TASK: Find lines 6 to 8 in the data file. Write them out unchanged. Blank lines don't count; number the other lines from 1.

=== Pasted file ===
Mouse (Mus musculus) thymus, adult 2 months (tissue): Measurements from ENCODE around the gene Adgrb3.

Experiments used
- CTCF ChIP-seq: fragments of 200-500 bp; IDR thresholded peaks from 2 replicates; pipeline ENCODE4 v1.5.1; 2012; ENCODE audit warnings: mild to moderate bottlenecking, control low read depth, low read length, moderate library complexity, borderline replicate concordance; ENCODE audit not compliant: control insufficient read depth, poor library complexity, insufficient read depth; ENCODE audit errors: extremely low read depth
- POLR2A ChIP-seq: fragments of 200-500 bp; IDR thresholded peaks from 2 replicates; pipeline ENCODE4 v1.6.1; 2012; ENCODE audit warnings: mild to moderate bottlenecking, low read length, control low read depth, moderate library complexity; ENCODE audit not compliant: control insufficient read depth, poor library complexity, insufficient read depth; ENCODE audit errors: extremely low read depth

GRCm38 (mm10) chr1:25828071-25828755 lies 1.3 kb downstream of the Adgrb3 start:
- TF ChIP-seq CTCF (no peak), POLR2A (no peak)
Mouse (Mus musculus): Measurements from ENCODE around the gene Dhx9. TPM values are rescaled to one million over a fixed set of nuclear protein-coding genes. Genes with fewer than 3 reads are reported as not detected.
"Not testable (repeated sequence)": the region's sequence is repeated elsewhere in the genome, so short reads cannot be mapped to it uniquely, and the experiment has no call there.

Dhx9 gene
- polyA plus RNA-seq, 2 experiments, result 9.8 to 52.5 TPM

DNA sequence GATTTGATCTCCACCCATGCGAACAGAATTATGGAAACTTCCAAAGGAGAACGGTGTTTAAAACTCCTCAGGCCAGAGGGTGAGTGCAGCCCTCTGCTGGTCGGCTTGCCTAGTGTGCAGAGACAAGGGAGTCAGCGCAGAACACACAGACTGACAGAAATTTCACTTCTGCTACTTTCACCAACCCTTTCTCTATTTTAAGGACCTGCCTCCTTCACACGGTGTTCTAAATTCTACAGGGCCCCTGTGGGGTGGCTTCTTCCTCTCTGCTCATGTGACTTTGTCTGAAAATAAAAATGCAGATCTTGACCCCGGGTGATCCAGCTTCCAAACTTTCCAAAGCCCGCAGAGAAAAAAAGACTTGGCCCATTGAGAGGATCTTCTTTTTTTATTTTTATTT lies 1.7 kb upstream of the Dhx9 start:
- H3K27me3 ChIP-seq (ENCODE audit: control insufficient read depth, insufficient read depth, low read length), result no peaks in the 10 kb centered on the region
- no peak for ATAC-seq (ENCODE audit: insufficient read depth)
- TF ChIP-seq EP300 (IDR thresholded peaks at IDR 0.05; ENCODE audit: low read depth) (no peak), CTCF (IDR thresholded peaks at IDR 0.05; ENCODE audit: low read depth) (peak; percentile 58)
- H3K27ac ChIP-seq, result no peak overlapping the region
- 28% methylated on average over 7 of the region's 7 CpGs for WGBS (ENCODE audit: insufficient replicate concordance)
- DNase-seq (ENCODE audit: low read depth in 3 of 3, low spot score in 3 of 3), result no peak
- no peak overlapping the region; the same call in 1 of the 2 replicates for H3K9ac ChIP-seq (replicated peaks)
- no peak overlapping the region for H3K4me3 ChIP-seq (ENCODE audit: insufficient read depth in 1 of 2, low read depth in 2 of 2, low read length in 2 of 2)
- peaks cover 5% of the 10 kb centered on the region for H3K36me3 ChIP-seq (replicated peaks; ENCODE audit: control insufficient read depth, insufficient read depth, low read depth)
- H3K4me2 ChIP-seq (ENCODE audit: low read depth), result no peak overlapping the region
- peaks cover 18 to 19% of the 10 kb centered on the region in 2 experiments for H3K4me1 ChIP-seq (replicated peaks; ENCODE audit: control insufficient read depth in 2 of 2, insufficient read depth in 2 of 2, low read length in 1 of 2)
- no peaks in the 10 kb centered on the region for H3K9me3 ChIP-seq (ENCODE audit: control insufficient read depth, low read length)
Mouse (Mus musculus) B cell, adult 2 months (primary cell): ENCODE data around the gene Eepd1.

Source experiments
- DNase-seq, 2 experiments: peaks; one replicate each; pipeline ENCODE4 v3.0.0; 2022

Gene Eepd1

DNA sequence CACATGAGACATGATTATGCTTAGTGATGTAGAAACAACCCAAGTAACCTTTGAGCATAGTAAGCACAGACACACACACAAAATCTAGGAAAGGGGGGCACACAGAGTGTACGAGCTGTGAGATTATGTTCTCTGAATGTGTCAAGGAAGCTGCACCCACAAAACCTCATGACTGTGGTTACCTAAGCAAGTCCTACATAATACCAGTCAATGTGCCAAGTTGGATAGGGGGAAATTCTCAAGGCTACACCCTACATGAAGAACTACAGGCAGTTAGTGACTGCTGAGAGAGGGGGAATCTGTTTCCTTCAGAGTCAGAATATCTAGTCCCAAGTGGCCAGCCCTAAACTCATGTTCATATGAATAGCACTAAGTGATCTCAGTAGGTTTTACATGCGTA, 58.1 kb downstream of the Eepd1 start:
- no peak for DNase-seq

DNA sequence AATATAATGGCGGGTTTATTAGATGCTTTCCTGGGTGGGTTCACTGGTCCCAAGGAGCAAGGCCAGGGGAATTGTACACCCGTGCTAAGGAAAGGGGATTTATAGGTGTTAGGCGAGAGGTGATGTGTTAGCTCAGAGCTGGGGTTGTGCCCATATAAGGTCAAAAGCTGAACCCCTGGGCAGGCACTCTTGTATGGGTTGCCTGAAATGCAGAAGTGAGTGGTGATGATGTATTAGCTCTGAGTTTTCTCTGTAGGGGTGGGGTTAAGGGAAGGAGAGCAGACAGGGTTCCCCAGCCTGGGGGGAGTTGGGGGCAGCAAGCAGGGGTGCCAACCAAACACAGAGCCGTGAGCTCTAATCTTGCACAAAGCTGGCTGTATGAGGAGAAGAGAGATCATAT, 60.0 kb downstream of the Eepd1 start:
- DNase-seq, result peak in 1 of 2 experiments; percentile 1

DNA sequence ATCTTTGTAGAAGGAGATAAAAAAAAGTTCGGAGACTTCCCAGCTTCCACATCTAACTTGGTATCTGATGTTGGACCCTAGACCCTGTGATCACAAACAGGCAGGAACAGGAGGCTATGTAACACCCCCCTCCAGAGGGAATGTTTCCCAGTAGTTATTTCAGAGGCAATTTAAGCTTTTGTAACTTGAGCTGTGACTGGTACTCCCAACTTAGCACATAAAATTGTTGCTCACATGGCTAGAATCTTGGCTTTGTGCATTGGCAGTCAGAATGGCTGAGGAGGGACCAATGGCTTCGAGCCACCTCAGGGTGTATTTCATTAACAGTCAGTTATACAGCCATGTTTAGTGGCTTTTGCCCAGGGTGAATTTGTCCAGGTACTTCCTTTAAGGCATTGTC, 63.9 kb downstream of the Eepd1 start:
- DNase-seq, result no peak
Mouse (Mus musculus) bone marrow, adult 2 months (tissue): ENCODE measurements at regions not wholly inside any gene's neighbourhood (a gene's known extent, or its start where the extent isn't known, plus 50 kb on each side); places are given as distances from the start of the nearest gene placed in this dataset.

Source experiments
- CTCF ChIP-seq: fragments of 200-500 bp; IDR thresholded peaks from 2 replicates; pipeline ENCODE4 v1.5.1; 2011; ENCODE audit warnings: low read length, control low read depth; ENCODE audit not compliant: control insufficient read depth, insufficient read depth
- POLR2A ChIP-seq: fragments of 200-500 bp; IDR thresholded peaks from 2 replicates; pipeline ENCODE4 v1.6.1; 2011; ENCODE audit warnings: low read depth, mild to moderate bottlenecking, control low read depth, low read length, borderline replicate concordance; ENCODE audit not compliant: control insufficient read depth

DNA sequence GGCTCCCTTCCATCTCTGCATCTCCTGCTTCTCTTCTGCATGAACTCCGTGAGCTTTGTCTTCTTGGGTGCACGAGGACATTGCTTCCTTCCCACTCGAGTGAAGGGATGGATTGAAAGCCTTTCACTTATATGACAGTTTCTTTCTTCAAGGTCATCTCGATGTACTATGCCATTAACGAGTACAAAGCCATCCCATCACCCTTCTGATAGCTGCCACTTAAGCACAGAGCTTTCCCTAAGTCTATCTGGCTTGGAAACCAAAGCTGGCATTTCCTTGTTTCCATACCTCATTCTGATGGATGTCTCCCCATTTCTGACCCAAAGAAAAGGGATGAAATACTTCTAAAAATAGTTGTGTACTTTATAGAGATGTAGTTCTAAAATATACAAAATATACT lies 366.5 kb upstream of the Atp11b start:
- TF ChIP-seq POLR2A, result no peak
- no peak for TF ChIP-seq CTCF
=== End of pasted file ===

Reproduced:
- TF ChIP-seq CTCF (no peak), POLR2A (no peak)
Mouse (Mus musculus): Measurements from ENCODE around the gene Dhx9. TPM values are rescaled to one million over a fixed set of nuclear protein-coding genes. Genes with fewer than 3 reads are reported as not detected.
"Not testable (repeated sequence)": the region's sequence is repeated elsewhere in the genome, so short reads cannot be mapped to it uniquely, and the experiment has no call there.